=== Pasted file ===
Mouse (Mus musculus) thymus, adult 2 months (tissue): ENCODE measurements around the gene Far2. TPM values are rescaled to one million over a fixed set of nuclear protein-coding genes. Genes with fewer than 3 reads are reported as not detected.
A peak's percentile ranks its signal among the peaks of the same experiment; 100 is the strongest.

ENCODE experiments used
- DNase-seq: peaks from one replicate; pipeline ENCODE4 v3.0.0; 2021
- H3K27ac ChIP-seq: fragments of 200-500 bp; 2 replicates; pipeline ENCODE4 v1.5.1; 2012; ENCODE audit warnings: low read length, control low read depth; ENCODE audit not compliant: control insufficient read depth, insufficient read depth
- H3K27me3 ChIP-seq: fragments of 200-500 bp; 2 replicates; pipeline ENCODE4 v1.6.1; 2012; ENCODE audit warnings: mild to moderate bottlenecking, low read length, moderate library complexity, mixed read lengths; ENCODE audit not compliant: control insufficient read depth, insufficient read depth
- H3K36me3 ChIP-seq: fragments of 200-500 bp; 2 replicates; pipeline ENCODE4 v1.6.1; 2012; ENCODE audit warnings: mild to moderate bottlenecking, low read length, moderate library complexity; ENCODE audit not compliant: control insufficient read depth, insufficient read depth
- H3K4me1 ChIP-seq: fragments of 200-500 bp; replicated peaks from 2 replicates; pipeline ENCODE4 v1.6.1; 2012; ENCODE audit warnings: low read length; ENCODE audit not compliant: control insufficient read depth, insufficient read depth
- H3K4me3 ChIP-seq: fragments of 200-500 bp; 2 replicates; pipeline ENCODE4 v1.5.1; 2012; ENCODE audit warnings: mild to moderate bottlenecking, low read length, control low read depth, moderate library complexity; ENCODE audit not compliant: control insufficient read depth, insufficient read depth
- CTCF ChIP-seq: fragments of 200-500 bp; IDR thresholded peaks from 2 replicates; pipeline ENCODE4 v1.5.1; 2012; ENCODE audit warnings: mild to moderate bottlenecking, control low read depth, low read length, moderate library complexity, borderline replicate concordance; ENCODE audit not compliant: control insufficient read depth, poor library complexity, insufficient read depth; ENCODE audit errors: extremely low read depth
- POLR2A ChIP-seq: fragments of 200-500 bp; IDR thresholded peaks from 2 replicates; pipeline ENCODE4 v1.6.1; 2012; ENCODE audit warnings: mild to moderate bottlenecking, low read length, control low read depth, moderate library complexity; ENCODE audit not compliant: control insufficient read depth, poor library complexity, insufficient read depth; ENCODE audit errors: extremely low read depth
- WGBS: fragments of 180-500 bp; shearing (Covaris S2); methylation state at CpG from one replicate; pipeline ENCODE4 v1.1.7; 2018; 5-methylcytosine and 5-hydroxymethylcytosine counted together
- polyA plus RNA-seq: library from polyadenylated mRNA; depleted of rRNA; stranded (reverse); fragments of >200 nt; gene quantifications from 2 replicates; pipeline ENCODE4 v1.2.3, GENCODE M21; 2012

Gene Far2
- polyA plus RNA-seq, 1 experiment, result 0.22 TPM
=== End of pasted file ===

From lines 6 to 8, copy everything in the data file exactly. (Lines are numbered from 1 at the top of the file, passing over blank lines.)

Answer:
- H3K27me3 ChIP-seq: fragments of 200-500 bp; 2 replicates; pipeline ENCODE4 v1.6.1; 2012; ENCODE audit warnings: mild to moderate bottlenecking, low read length, moderate library complexity, mixed read lengths; ENCODE audit not compliant: control insufficient read depth, insufficient read depth
- H3K36me3 ChIP-seq: fragments of 200-500 bp; 2 replicates; pipeline ENCODE4 v1.6.1; 2012; ENCODE audit warnings: mild to moderate bottlenecking, low read length, moderate library complexity; ENCODE audit not compliant: control insufficient read depth, insufficient read depth
- H3K4me1 ChIP-seq: fragments of 200-500 bp; replicated peaks from 2 replicates; pipeline ENCODE4 v1.6.1; 2012; ENCODE audit warnings: low read length; ENCODE audit not compliant: control insufficient read depth, insufficient read depth